What do you do when your consumers don’t think this is a great time to spend? Do you resign yourself to a bad quarter? Do you throw yourself at them desperately with steep discounts and aggressive advertising?
Here’s a more viable strategy: let me tell you what your customers are thinking and feeling, what they’re actually doing right now, and how best to reach them in light of their mindset and actions.
Nielsen’s Consumer Confidence Report
Consumer and market research company Nielsen has recently released its “Consumer Confidence – A Canadian Perspective, Q2 2013″ report. Canadian consumer confidence is down four index points since the first quarter of 2013, but don’t start slashing your inventory just yet – consumers are also spending more.
The details of Nielsen’s report are outlined below to help guide your retail and marketing decisions.
Lower overall consumer confidence
- From Q2 2012 to Q1 2013, Canada’s consumer confidence level rose from 94 to 102.
- Consumer confidence dropped to 98 in Q2 2013, down four index points since Q1 2013.
- A score of 100 indicates a neutral level of confidence, while numbers above and below 100 reflect optimism and pessimism respectively.
More optimism towards recession and employment
- 47% of Canadians said they believed the country was in a recession, as opposed to 50% at the same time last year.
- 51% responded that job prospects were excellent or good, versus 50% last quarter. Additionally, 41% rated job prospects as bad or not good, down from 43% last quarter.
- The increase in positive perception reflects a positive reality: the most recent data from Statistics Canada indicates that August saw a 59,000 increase in employment numbers, and an average of 12,000 per month over the last six months.
Canadians more pessimistic about spending… but continue to spend
- When asked whether now was a good time to purchase the things they want and need given their current financial situation, only 42% of Canadians said yes.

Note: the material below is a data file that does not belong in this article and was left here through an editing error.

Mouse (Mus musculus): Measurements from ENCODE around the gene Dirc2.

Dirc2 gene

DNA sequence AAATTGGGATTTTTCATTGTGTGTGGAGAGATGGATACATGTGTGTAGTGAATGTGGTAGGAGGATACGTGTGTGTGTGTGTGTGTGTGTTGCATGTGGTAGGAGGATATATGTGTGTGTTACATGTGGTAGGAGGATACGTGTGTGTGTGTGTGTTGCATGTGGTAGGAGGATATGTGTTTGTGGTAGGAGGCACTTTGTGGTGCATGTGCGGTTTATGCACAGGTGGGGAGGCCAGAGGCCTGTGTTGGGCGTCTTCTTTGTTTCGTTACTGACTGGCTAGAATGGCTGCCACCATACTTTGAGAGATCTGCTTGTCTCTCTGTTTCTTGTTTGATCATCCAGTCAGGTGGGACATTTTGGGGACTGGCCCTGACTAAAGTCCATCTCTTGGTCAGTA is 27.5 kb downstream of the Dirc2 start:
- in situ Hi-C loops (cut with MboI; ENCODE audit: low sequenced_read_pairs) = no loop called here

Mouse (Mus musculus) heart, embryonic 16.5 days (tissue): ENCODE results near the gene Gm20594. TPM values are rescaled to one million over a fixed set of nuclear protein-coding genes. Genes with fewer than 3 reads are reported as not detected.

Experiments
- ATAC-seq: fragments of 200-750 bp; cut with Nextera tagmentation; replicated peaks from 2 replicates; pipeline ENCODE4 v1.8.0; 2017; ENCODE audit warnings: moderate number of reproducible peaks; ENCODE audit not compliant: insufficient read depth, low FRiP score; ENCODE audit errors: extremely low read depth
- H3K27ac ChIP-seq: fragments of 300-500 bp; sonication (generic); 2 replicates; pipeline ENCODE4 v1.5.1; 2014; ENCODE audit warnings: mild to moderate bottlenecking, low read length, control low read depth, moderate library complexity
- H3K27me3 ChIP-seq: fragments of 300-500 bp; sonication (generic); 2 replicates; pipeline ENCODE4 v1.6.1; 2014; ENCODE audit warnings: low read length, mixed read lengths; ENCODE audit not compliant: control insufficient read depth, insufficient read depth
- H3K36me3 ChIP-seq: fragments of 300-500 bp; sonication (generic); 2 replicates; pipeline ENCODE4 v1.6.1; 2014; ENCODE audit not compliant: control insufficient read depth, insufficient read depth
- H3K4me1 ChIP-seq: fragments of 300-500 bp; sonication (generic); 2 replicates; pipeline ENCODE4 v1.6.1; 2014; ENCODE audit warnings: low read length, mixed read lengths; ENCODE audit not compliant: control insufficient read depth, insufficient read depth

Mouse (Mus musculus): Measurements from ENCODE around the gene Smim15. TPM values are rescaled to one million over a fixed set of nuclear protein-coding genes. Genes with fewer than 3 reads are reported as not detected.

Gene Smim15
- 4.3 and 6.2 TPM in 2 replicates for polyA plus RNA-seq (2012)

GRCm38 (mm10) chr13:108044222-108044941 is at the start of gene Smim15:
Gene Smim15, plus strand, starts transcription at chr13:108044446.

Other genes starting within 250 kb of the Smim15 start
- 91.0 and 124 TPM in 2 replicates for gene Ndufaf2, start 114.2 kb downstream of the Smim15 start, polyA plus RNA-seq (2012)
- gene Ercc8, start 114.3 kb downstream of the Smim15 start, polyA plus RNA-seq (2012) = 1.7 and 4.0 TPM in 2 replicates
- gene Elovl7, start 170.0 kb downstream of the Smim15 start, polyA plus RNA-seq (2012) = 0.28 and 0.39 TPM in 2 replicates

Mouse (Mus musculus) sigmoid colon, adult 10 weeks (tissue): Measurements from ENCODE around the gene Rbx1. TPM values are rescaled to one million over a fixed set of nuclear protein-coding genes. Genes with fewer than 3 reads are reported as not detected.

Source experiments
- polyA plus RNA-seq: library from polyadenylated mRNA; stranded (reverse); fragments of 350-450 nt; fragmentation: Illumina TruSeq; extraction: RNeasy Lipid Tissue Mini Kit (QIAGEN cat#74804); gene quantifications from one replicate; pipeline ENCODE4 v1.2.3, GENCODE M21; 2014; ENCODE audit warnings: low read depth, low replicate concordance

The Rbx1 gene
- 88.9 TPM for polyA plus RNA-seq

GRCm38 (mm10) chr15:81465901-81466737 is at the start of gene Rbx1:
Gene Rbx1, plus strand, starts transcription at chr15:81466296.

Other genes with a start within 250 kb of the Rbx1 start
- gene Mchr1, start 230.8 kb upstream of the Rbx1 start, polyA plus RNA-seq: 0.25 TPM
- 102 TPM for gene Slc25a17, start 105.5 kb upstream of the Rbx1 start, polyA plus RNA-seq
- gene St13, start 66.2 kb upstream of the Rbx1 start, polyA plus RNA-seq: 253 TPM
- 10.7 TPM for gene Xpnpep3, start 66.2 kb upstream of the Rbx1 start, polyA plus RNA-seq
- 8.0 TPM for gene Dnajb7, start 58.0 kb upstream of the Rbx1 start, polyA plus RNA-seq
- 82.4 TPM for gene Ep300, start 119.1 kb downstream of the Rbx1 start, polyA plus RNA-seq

- The number of Canadians who felt their finances were good dropped from 60% last year to 51% this quarter.
- 40% of Canadians are using their spare money to pay off debt, versus 25% of global respondents and 30% of US respondents.
- Although six in ten Canadians say they have altered their spending habits to save money, in nine out of the fifteen polled cost-cutting strategies, less Canadians are cutting back:
Online sales on the rise
Digital marketing is a retailer’s friend when it comes to capitalizing on Canadians’ willingness to spend. In its “Canadian Online Retail Forecast, 2013 To 2018,” Forrester outlines the state of retail sales, currently valued at C$20.6 billion, and predicts a 37% increase in online spending for a total of C$33.8 billion by 2018.
Forrester lists five sales categories as accounting for half of the money spent online:
- Clothing and accessories
- Consumer electronics
- Event tickets
Is your digital marketing strategy allowing you to benefit from that boom in online sales?
How to increase online sales
Retailers in one of the above five areas seeking to compete with giant retailers, as well as retailers in other areas seeking to tap into the online sales market, can do certain things to attract Canadian customers to their online stores.